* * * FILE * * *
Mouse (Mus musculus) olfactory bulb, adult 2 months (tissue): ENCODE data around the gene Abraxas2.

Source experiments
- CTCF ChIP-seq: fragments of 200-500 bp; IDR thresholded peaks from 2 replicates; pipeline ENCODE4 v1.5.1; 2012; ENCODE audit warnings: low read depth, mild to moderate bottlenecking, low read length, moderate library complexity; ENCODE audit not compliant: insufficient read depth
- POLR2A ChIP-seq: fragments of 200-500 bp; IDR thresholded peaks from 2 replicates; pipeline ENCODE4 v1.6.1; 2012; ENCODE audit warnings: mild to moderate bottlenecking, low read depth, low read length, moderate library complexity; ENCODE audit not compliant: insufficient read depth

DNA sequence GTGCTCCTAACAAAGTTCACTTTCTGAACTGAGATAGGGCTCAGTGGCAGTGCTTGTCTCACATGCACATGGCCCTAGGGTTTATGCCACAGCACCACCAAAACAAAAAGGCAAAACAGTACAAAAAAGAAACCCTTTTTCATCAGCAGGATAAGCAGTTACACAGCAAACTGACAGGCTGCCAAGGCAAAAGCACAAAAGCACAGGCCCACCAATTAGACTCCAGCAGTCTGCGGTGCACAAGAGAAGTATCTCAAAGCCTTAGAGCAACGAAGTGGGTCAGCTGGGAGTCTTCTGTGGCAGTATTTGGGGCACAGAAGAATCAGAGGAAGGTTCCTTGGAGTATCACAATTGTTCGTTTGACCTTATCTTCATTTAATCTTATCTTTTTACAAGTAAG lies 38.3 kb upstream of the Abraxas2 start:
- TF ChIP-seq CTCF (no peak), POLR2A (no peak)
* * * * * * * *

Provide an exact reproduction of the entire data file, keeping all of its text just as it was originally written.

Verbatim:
Mouse (Mus musculus) olfactory bulb, adult 2 months (tissue): ENCODE data around the gene Abraxas2.

Source experiments
- CTCF ChIP-seq: fragments of 200-500 bp; IDR thresholded peaks from 2 replicates; pipeline ENCODE4 v1.5.1; 2012; ENCODE audit warnings: low read depth, mild to moderate bottlenecking, low read length, moderate library complexity; ENCODE audit not compliant: insufficient read depth
- POLR2A ChIP-seq: fragments of 200-500 bp; IDR thresholded peaks from 2 replicates; pipeline ENCODE4 v1.6.1; 2012; ENCODE audit warnings: mild to moderate bottlenecking, low read depth, low read length, moderate library complexity; ENCODE audit not compliant: insufficient read depth

DNA sequence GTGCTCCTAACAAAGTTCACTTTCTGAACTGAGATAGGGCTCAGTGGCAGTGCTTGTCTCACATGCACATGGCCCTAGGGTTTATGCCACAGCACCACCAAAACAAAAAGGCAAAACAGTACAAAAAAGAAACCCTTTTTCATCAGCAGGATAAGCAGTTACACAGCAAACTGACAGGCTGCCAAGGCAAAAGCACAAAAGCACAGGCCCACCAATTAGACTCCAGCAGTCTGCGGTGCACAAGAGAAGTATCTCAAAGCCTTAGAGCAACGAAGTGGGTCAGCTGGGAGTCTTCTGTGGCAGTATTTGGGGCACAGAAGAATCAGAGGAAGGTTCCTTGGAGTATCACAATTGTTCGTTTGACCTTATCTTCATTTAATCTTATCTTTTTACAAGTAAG lies 38.3 kb upstream of the Abraxas2 start:
- TF ChIP-seq CTCF (no peak), POLR2A (no peak)